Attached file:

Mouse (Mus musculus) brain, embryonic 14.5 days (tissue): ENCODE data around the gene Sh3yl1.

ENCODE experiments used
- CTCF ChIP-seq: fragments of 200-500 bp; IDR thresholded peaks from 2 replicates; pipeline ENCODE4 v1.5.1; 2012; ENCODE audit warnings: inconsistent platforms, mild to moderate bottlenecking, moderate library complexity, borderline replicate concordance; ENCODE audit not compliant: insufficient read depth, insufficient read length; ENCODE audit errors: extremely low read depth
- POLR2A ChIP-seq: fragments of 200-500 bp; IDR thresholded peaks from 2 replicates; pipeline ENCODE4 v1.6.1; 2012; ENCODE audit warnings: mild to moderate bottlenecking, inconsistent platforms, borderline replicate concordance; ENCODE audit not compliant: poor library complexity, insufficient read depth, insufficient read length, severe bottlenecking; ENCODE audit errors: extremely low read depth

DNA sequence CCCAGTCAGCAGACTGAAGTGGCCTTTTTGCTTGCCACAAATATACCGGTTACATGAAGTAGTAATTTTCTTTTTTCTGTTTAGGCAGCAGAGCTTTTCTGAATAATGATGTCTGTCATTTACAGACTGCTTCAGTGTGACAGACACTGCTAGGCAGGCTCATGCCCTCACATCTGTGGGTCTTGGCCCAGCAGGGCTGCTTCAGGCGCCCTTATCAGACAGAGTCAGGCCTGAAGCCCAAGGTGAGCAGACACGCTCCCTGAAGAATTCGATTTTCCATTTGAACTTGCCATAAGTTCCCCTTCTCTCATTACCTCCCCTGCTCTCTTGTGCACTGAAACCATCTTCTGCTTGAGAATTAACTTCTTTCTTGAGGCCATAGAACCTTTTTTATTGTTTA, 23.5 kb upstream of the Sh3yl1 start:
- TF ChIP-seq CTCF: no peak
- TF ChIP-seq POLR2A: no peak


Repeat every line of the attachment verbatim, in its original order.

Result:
Mouse (Mus musculus) brain, embryonic 14.5 days (tissue): ENCODE data around the gene Sh3yl1.

ENCODE experiments used
- CTCF ChIP-seq: fragments of 200-500 bp; IDR thresholded peaks from 2 replicates; pipeline ENCODE4 v1.5.1; 2012; ENCODE audit warnings: inconsistent platforms, mild to moderate bottlenecking, moderate library complexity, borderline replicate concordance; ENCODE audit not compliant: insufficient read depth, insufficient read length; ENCODE audit errors: extremely low read depth
- POLR2A ChIP-seq: fragments of 200-500 bp; IDR thresholded peaks from 2 replicates; pipeline ENCODE4 v1.6.1; 2012; ENCODE audit warnings: mild to moderate bottlenecking, inconsistent platforms, borderline replicate concordance; ENCODE audit not compliant: poor library complexity, insufficient read depth, insufficient read length, severe bottlenecking; ENCODE audit errors: extremely low read depth

DNA sequence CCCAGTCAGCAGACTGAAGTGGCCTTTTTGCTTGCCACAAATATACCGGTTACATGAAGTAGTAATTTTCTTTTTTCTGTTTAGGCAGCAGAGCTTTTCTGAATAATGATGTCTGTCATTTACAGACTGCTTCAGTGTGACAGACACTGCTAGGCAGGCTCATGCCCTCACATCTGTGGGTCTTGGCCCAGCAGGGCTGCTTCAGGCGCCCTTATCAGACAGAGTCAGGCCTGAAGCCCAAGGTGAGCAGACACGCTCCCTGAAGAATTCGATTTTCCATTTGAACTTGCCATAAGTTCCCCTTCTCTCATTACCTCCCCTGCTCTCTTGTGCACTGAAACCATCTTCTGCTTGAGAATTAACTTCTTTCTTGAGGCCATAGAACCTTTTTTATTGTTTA, 23.5 kb upstream of the Sh3yl1 start:
- TF ChIP-seq CTCF: no peak
- TF ChIP-seq POLR2A: no peak